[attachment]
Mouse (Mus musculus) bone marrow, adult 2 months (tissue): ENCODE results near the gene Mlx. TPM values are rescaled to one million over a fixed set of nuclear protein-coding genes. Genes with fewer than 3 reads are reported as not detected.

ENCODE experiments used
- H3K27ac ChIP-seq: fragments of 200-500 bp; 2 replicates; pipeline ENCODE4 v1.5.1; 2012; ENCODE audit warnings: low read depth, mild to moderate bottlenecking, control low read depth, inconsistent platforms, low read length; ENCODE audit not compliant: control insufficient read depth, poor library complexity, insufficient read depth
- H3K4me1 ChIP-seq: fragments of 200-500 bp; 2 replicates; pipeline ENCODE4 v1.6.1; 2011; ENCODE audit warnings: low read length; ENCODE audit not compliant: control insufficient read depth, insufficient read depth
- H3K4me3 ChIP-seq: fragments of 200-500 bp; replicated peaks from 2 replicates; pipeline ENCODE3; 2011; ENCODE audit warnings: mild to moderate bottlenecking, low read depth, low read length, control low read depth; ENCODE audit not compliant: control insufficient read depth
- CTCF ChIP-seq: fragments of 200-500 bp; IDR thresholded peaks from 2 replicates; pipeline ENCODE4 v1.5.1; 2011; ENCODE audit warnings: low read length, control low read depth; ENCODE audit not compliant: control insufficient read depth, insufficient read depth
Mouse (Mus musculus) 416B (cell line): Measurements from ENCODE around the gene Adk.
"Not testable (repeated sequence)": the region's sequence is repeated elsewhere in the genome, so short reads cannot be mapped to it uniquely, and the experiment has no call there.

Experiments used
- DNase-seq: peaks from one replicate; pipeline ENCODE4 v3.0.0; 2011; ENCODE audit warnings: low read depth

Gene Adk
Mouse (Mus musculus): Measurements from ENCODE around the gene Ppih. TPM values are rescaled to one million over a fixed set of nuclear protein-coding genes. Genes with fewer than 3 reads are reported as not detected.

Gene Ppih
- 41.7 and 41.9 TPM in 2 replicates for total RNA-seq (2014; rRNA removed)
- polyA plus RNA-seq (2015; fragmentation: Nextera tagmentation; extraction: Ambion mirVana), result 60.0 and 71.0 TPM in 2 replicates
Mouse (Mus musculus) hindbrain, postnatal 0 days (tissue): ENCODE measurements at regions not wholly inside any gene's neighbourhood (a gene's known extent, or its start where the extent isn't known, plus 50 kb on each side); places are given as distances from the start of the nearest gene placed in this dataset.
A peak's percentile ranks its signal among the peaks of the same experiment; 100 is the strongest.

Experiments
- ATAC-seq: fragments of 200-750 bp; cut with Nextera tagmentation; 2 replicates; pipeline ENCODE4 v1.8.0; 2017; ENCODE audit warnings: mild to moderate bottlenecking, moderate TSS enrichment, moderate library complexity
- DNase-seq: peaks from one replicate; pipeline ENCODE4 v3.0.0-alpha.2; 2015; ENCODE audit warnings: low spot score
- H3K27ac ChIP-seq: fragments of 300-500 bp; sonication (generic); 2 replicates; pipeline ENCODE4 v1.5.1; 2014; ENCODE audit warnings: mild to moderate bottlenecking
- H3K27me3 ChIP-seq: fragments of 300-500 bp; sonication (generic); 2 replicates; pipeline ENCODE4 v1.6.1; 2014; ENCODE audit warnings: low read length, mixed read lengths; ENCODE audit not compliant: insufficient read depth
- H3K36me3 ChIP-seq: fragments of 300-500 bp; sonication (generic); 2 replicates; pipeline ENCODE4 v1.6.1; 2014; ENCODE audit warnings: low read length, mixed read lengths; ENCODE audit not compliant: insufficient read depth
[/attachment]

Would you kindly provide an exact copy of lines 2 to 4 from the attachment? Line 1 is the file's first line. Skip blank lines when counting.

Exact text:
ENCODE experiments used
- H3K27ac ChIP-seq: fragments of 200-500 bp; 2 replicates; pipeline ENCODE4 v1.5.1; 2012; ENCODE audit warnings: low read depth, mild to moderate bottlenecking, control low read depth, inconsistent platforms, low read length; ENCODE audit not compliant: control insufficient read depth, poor library complexity, insufficient read depth
- H3K4me1 ChIP-seq: fragments of 200-500 bp; 2 replicates; pipeline ENCODE4 v1.6.1; 2011; ENCODE audit warnings: low read length; ENCODE audit not compliant: control insufficient read depth, insufficient read depth